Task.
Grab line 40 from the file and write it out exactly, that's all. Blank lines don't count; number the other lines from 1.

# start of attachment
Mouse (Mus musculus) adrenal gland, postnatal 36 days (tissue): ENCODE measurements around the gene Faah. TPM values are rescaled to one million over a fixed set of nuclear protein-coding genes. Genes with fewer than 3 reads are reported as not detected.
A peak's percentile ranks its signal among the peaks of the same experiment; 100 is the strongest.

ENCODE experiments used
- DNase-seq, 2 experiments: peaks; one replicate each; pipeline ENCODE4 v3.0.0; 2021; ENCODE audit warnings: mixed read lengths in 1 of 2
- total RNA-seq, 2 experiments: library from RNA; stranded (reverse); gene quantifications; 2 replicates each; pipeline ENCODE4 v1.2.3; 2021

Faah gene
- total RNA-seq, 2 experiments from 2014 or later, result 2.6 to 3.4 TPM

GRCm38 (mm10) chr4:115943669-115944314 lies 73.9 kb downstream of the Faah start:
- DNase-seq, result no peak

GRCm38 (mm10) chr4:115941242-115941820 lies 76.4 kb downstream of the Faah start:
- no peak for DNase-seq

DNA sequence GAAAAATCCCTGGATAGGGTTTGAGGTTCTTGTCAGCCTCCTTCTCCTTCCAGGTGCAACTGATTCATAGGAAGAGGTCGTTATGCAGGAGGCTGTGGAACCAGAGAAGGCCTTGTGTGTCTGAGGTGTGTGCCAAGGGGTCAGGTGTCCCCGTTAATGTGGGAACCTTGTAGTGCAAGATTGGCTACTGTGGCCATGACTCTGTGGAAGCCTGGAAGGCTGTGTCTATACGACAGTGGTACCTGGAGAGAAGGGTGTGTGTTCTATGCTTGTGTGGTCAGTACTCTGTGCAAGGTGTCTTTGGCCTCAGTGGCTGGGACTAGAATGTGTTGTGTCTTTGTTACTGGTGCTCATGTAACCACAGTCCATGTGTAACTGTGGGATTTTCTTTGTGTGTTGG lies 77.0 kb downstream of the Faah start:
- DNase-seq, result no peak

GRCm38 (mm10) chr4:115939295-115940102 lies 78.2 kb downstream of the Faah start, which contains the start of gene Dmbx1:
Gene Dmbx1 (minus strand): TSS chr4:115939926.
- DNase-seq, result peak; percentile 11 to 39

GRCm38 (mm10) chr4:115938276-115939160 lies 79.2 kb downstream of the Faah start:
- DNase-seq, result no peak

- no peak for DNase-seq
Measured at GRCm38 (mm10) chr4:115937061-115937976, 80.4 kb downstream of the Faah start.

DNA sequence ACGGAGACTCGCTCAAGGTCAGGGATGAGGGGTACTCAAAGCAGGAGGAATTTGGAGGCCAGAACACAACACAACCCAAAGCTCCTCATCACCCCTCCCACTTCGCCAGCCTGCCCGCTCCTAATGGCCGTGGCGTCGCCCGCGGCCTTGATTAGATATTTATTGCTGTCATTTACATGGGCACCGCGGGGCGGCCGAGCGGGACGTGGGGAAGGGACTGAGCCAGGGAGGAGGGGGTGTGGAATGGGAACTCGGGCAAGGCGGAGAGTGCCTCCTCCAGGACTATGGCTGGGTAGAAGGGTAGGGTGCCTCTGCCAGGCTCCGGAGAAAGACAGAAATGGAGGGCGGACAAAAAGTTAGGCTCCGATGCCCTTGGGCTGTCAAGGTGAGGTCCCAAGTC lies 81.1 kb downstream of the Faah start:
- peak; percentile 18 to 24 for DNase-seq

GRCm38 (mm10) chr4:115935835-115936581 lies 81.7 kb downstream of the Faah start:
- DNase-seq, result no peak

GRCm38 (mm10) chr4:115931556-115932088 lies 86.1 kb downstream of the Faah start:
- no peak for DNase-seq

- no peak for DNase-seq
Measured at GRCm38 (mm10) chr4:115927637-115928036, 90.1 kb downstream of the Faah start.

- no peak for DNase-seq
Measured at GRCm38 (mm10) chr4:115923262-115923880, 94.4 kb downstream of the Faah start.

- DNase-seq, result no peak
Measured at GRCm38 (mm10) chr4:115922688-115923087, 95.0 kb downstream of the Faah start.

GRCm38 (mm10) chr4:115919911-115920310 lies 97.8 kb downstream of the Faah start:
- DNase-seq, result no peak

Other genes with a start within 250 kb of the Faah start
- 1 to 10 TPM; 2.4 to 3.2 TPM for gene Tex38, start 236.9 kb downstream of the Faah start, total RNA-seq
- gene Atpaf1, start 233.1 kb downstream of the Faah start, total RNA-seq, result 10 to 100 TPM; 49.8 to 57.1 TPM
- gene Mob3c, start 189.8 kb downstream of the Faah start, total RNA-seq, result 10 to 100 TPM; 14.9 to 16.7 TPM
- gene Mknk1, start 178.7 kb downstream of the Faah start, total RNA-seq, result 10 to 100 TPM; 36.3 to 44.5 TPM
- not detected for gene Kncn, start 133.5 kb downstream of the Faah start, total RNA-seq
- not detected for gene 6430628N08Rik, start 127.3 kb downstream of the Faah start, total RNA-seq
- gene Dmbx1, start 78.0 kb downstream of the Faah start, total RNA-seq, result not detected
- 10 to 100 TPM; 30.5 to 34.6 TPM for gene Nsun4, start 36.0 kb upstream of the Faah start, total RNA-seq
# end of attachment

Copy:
- not detected for gene Kncn, start 133.5 kb downstream of the Faah start, total RNA-seq